Beer Industry

York council to rule on whether to allow alcohol at axe-throwing centre

Show caption An axe embedded in a target. Police say the Hilt has no way of knowing if someone has been drinking already before taking part. Photograph: Jill Mead/The Guardian


Police and council officials are against idea, citing the ‘risk of harm to staff and other customers’

Mark Brown North of England correspondent

Vikings, history tells us, loved a party and would almost certainly have drunk plentiful amounts of beer and mead if there was an axe-throwing contest.

Whether their 2022 imitators should follow suit is another question.

Councillors in York will next week have to decide whether customers at an axe-throwing centre in the city should be allowed to consume alcohol during sessions. Police and council officials are against the idea, citing the “risk of harm to staff and other customers”.

Urban axe throwing has become hugely popular in recent years with venues opening up across the UK. The Guardian’s Rhik Samadder, describing the experience, said “basically it’s darts, with axes”, with participants coached to throw axes at a wooden board where a bullseye wins the most points.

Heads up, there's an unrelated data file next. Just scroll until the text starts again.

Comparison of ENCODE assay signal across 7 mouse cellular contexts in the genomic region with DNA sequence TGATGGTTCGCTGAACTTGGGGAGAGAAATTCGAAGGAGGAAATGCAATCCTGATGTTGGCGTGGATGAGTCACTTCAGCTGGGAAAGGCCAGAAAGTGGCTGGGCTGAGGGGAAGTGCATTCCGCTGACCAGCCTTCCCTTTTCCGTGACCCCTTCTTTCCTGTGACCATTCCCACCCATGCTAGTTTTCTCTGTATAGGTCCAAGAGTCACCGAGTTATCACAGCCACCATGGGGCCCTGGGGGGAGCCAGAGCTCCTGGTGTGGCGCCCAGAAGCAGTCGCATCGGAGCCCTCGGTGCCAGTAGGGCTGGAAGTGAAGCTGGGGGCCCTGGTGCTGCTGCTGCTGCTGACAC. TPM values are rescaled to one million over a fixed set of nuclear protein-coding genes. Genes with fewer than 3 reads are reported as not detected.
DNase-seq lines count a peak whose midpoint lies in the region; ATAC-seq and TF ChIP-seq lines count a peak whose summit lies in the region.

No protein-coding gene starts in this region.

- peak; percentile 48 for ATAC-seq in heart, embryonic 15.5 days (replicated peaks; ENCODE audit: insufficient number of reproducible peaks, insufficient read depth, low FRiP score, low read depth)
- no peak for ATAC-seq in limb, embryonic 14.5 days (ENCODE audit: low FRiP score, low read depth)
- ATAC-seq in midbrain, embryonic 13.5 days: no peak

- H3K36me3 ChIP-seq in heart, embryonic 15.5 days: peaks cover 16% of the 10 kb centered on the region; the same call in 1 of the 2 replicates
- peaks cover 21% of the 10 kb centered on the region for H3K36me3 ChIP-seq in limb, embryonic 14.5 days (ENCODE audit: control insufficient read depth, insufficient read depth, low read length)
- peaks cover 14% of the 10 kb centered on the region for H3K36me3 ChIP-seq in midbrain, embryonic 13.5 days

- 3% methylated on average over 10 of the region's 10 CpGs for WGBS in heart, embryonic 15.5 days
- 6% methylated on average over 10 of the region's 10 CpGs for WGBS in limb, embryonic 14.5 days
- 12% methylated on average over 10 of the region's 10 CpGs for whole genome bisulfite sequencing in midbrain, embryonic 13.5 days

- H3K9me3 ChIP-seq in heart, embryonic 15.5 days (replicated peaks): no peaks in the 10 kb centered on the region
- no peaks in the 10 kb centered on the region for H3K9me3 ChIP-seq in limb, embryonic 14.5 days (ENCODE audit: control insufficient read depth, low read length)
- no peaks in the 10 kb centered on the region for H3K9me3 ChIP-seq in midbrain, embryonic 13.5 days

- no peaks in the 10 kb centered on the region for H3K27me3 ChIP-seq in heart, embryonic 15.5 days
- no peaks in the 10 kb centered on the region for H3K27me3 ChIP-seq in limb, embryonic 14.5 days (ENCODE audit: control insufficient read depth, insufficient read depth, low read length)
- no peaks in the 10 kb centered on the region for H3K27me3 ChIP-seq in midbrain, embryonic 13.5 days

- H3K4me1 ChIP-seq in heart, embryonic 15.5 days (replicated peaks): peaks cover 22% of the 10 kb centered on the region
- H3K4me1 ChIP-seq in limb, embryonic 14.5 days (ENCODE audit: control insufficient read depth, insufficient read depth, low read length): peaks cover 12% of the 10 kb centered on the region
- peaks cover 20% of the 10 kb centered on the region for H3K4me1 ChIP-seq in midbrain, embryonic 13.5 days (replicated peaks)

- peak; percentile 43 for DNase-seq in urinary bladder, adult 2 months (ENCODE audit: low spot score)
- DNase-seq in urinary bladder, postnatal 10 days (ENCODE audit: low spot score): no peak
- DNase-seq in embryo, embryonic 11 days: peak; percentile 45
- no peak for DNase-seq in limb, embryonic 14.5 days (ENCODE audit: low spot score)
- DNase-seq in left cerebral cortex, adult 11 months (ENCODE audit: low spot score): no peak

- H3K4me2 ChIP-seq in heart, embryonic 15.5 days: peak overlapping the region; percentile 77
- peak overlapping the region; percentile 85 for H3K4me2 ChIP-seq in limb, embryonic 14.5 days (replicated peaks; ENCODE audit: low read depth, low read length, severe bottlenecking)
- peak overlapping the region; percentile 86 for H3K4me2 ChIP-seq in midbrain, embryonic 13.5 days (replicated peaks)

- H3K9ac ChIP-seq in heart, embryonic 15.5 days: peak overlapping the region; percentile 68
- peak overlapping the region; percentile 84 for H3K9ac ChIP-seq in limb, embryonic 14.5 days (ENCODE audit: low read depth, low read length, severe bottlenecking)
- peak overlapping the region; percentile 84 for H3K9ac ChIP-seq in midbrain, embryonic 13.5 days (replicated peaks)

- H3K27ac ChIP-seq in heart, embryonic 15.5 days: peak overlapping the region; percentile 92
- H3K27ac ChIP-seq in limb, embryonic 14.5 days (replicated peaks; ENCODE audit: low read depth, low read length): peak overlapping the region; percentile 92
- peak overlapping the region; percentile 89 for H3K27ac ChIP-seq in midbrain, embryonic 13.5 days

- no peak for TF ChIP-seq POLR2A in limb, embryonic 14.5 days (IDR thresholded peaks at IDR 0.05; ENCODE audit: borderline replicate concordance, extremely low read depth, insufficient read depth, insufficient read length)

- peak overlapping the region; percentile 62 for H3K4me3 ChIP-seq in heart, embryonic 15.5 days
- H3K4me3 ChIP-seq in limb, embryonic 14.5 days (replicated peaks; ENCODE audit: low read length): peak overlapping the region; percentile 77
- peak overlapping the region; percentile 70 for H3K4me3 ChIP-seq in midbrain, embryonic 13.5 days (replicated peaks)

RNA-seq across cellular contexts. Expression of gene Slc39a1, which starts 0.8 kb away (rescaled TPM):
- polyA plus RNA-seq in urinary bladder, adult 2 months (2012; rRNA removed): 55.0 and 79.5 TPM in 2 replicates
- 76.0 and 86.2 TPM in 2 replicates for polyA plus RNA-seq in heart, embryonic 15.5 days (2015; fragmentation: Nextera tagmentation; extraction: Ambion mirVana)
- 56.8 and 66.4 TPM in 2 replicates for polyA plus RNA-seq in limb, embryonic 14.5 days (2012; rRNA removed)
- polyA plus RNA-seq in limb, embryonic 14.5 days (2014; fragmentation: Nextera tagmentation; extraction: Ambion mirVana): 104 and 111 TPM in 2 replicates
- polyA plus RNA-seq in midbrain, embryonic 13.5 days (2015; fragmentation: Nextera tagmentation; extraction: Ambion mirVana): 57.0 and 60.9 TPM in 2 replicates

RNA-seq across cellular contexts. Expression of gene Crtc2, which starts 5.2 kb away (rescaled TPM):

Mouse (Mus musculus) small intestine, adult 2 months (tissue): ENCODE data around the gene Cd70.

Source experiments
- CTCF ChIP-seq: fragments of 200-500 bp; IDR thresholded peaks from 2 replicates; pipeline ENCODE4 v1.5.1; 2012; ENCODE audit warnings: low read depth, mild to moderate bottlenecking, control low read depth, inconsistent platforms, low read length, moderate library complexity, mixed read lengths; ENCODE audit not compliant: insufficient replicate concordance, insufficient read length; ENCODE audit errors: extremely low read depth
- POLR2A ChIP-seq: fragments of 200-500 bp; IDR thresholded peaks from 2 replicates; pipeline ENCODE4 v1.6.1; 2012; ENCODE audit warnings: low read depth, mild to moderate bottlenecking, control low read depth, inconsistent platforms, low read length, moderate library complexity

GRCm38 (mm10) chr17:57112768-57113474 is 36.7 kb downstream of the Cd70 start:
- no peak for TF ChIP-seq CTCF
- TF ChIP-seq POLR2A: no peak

Owners of the Hilt in York, which offers “axe throwing for aspiring Vikings”, have applied to the city council for a relaxation in its licence that would allow it to serve a limit of two alcoholic drinks for each customer during a session. The two drinks would not be spirits.

“Alcohol will not be sold to any customer suspected of being intoxicated,” the application states.

It adds: “There will be a one or two drink limit depending on how many drinks have been purchased with the booking. This way axe throwers will not be able to consume enough to reach any dangerous level of intoxication in the 75 minutes of their session.”

That assertion is questioned in the police objection to councillors. “This is a very bold statement to make,” Sgt Jackie Booth said. “What is the applicant classing as a ‘dangerous level’?”

Police say the venue has no way of knowing if someone has been drinking already and that allowing further alcohol before and during throwing increases “the risk of an incident taking place involving an axe which is a weapon whether sharp or blunt”.

The applicant, Hilt Adventures, says axe-throwing venues are becoming more and more common “and some of our competitors have recently managed to obtain a crucial edge over us” by customers being able to have a drink while they throw an axe.

It adds: “The Hilt has a perfect record for safety, operating since September 2019 without a single accident.”

Booth said she held a video call with the applicant where she pointed out the only other axe-throwing venue in the area had the same alcohol conditions.

Councillor’s on York council’s licensing subcommittee will decide the matter next Monday.












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